TCPSLICE(8)                                                        TCPSLICE(8)


       tcpslice - extract pieces of and/or glue together tcpdump files


       tcpslice [ -dRrt ] [ -w file ]
                [ start-time [ end-time ] ] file ...


       Tcpslice  is  a  program  for extracting portions of packet-trace files
       generated using tcpdump(1)’s -w flag.  It can  also  be  used  to  glue
       together several such files, as discussed below.

       The  basic  operation of tcpslice is to copy to stdout all packets from
       its input file(s) whose timestamps fall  within  a  given  range.   The
       starting  and ending times of the range may be specified on the command
       line.  All ranges are inclusive.  The starting  time  defaults  to  the
       time  of  the  first  packet  in the first input file; we call this the
       first time.  The ending time defaults to ten years after  the  starting
       time.   Thus,  the command tcpslice trace-file simply copies trace-file
       to stdout (assuming the file does not  include  more  than  ten  years’
       worth of data).

       There  are  a number of ways to specify times.  The first is using Unix
       timestamps of the form sssssssss.uuuuuu (this is the  format  specified
       by  tcpdump’s -tt flag).  For example, 654321098.7654 specifies 38 sec-
       onds and 765,400 microseconds after 8:51PM PDT, Sept. 25, 1990.

       All examples in this manual are given for PDT times, but when  display-
       ing  times and interpreting times symbolically as discussed below, tcp-
       slice uses the local timezone, regardless of the timezone in which  the
       tcpdump  file was generated.  The daylight-savings setting used is that
       which is appropriate for the local timezone at the  date  in  question.
       For  example,  times associated with summer months will usually include
       daylight-savings effects, and those with winter months will not.

       Times may also be specified relative to either  the  first  time  (when
       specifying  a  starting  time) or the starting time (when specifying an
       ending time) by preceding a numeric value in seconds with a  ‘+’.   For
       example,  a starting time of +200 indicates 200 seconds after the first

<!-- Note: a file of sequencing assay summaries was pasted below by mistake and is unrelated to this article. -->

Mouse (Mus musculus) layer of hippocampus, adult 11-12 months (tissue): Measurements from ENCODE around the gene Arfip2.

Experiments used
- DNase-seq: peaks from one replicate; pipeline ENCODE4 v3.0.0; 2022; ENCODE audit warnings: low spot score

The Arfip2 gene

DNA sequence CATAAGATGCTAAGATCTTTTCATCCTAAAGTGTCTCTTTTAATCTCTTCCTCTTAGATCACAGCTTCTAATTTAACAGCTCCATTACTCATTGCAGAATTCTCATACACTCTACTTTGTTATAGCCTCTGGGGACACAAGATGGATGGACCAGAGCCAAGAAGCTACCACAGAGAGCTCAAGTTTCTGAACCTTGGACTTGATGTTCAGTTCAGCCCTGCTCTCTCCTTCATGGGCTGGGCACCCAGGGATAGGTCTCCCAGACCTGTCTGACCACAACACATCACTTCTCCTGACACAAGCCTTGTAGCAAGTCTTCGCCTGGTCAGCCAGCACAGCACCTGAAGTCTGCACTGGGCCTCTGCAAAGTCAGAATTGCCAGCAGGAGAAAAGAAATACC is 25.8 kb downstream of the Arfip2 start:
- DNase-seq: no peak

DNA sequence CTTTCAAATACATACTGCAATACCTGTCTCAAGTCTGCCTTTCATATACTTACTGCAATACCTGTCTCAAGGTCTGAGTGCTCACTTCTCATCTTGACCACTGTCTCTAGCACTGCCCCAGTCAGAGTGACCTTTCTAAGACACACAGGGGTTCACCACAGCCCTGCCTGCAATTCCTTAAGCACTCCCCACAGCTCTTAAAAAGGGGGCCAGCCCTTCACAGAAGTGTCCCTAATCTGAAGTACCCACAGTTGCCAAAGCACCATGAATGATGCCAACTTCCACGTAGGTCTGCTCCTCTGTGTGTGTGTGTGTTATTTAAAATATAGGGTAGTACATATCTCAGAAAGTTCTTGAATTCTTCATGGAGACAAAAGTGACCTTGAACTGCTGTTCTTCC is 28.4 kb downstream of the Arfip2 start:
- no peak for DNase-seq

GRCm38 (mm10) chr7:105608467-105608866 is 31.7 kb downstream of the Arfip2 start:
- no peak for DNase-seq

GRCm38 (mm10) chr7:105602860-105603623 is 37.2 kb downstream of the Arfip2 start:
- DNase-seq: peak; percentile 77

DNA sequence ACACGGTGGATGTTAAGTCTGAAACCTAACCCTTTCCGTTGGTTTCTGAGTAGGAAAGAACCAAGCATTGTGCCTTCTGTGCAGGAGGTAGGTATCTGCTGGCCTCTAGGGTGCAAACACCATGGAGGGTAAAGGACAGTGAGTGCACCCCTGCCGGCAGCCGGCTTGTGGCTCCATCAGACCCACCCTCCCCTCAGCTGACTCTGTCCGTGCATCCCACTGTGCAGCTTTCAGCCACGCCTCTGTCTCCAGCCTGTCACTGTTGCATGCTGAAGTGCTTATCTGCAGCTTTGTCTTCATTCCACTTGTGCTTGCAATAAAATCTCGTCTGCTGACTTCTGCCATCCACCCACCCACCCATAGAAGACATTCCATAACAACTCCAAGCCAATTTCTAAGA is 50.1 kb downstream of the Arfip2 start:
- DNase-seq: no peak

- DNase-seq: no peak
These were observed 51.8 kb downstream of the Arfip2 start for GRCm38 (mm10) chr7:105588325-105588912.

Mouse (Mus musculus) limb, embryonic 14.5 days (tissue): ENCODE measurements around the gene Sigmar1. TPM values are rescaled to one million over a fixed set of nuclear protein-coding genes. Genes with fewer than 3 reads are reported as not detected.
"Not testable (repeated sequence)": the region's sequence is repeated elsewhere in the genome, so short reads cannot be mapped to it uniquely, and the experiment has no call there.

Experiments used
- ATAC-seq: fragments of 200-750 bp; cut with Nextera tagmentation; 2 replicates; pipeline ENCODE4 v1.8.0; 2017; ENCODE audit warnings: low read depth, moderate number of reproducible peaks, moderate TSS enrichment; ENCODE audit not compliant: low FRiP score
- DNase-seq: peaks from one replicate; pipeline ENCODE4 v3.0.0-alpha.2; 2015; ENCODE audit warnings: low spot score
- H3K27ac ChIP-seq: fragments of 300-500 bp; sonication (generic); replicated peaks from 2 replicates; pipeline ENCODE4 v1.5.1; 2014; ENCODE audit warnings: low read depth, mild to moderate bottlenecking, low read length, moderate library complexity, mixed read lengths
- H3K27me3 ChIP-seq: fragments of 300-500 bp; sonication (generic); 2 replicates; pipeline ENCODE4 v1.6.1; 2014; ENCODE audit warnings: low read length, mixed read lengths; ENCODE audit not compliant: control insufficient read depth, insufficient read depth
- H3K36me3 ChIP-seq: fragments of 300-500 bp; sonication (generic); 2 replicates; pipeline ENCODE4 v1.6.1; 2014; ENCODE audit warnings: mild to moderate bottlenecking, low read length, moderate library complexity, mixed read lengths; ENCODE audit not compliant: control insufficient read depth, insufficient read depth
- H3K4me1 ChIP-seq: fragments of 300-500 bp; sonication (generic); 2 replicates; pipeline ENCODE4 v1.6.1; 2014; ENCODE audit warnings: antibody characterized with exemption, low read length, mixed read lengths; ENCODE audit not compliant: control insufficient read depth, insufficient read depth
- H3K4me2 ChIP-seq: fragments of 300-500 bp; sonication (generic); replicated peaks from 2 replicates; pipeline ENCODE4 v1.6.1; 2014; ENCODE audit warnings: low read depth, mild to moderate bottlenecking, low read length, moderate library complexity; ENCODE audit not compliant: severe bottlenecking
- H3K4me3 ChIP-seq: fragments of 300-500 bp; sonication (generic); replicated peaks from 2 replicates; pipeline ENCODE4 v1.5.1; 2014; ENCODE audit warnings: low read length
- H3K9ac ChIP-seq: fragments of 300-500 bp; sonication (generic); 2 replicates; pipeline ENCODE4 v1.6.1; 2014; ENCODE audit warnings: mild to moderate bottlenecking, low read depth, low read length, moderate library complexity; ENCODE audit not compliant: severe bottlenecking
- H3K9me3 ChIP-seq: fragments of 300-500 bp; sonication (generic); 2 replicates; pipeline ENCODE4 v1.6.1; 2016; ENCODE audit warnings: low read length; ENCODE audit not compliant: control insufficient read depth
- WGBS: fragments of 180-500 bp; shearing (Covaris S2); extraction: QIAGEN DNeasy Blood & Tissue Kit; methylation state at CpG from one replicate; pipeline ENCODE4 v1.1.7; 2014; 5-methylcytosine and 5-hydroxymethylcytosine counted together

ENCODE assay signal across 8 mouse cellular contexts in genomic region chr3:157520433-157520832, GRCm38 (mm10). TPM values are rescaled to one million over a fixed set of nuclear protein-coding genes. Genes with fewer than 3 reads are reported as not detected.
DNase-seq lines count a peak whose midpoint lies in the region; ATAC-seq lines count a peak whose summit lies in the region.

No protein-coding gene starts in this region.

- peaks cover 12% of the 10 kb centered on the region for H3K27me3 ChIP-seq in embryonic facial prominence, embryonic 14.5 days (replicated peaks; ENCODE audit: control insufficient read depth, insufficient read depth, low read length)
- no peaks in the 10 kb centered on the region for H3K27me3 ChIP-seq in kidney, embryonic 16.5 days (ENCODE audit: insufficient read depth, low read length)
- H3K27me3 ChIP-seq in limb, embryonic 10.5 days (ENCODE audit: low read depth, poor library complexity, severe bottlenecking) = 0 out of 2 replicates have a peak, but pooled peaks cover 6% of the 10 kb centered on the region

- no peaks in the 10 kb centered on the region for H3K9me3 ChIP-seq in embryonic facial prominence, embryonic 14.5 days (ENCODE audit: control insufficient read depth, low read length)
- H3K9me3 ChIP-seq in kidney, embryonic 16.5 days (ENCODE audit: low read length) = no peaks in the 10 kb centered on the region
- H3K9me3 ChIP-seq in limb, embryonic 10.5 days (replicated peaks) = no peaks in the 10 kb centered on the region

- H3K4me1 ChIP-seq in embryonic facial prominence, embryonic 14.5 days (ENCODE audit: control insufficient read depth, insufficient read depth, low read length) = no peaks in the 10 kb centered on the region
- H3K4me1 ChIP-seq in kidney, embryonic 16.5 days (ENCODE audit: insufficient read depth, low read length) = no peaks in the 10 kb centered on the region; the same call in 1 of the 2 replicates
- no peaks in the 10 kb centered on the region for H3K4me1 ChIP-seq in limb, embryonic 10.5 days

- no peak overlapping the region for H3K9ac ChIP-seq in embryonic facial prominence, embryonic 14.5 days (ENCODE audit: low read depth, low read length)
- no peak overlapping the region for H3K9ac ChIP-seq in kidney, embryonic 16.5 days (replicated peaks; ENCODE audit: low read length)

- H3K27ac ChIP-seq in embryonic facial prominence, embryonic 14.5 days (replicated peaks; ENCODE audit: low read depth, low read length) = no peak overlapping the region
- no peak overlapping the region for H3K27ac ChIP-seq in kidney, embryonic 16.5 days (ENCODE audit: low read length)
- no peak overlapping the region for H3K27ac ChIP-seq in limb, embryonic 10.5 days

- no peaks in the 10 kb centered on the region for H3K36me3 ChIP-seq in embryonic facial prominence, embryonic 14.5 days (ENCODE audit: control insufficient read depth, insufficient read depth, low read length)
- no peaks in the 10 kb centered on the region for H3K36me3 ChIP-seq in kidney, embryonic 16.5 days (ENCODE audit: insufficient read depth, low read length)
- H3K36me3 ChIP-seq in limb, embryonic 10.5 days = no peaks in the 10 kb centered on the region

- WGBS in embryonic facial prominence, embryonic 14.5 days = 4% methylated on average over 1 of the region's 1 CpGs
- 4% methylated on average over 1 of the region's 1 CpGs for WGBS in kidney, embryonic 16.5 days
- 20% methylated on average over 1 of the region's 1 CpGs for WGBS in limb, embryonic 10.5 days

time, and the two arguments +200 +300 indicate from 200  seconds  after
       the first time through 500 seconds after the first time.

       Times  may  also  be  specified in terms of years (y), months (m), days
       (d), hours (h), minutes (m), seconds  (s),  and  microseconds(u).   For
       example,  the  Unix timestamp 654321098.7654 discussed above could also
       be expressed as 90y9m25d20h51m38s765400u.

       When specifying times using this style, fields that are omitted default
       as  follows.   If  the omitted field is a unit greater than that of the
       first specified field, then its value  defaults  to  the  corresponding
       value taken from either first time (if the starting time is being spec-
       ified) or the starting time (if the ending time  is  being  specified).
       If  the  omitted  field is a unit less than that of the first specified
       field, then it defaults to zero.  For example, suppose that  the  input
       file  has  a first time of the Unix timestamp mentioned above, i.e., 38
       seconds and 765,400 microseconds after 8:51PM PDT, Sept. 25, 1990.   To
       specify  9:36PM PDT (exactly) on the same date we could use 21h36m.  To
       specify a range from 9:36PM PDT through 1:54AM  PDT  the  next  day  we
       could use 21h36m 26d1h54m.

       Relative  times  can  also  be specified when using the ymdhmsu format.
       Omitted fields then default to 0 if the unit of the  field  is  greater
       than  that of the first specified field, and to the corresponding value
       taken from either the first time or the starting time  if  the  omitted
       field’s  unit  is less than that of the first specified field.  Given a
       first time of the Unix timestamp mentioned above, 22h +1h10m  specifies
       a  range  from  10:00PM  PDT  on that date through 11:10PM PDT, and +1h
       +1h10m specifies a range from 38.7654 seconds after 9:51PM PDT  through